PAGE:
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The video is a pretty good effort. I can see why the band didn’t want to release it, but honestly I think that is 80% due to a weird song selection that inexplicably does not showcase the band at its best. (Though part of what is awesome about them is that they just do stuff that seems like a good idea to them and even when it is daft it is sort of charming. Like release a concept album with a comic book. Great songs. Daft idea.)

Anyway, I am just struck by the surreality of this happening, and being able to watch it on the other side of the world, free. These are the new days. People have more power. What will we do with it?

reading December 2013

 

Last of the year…

Jerusalem – Guy Delisle

Cartoon diary of a French guy spending a year living in Jerusalem while his wife works for Doctors With Borders (he has done similar ones for Pyongyang, Burma, and Shenzen, which are all worthy and have been reviewed elsewhere on this blog.) Jerusalem is a strange strange place with multitudes of complex layers. The religious history and sites – and people who believe in it – all crammed together. And the surreality of modern life amid insane politics, the separation wall, violence and lies. Intense, fascinating, full of insights and observations. A charming journey; valuable if you want an experience of living in the place without having to live there.

Half the Blood of Brooklyn – Charlie Huston

Early Huston novel, kind of noir vampire stuff, tight and gritty and rockets along, but much less interesting than his excellent non-genre later stuff (Sleepless, Skinner.)

Satantango – Laszlo Krasznahorkai

Jeepers. Extraordinary Hungarian novel from the 1980s. Sort of classifiable as “reality examined to the point of madness”. Intense, dark, powerful, challenging, exhilirating. Krasznahorkai’s sentences are super long and take a while to get the hang of, but once in the prose drowns you cheerily in the endless rain and mud. A bleak apocalyptic-esque tale, an abandoned industrial estate in the countryside, and the hangers on who remain, and their chance at salvation… except it isn’t and never was. A grimy view of what people are with all the varnish removed, a superb revelation of what human is. Yet also challenging and transcendent in places, too.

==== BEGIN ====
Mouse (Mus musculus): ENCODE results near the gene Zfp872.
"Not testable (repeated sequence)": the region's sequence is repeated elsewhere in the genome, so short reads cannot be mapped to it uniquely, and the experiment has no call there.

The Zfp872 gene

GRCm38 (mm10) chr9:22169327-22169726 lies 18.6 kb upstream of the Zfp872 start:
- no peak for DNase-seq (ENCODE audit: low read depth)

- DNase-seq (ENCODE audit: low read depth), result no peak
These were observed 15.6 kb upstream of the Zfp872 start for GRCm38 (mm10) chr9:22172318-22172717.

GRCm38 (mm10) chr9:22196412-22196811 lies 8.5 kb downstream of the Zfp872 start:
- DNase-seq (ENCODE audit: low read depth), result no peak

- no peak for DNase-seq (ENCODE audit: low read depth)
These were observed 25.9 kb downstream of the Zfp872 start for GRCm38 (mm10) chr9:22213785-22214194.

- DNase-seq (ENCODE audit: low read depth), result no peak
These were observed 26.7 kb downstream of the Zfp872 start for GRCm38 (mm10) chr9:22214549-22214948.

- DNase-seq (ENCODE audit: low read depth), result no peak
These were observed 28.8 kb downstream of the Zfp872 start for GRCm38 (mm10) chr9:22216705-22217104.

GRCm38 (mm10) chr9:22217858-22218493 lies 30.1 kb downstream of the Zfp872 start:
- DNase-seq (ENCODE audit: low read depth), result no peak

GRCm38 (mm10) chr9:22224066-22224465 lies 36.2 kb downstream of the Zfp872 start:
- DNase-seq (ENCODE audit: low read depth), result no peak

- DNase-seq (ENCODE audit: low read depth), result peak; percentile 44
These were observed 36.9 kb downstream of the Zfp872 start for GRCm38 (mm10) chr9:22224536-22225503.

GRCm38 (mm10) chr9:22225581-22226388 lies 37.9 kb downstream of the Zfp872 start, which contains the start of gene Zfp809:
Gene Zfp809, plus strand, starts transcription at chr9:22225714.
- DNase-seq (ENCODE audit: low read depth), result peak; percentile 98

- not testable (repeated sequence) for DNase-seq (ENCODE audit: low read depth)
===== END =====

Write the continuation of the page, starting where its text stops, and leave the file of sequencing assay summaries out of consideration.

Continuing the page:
Bela Tarr famously adapted this into a long slow film of the same name. I need to see it now, since I love Tarr, and cannot imagine this being filmed in any conventional fashion, and the prose is so intensely interior to the characters and their way of seeing. (Tarr also adapted Krasznahorkai’s ‘The Melancholy of Resistance’ into Werckmiester Harmonies, which is still a favourite film, so I will definitely need to track that book down, too.)

On Looking – Alexandra Horowitz

Charming miscellany, an intellectual chocolate sampler. The author walks around the block with eleven different “experts”, to learn about how they experience the same place. The experts range from a toddler, a dog, an insect specialist, an architect, a geologist, a blind person, a sound engineer, and so on, and the walks serve as a launching point for many whimsical tangents. Lightweight fun on the theme of perception, and how we limit our perception and experience.

 

***Statistics***

So apparently I have read 63 books so far this year, at least that I have blogged, not counting all the stuff I skim as research and general browsing, and a bunch of comics. 32 non-fiction, 31 fiction. Which is a better balance than I would usually expect. Has been a bit more random quick reading genre fiction this year. So it goes.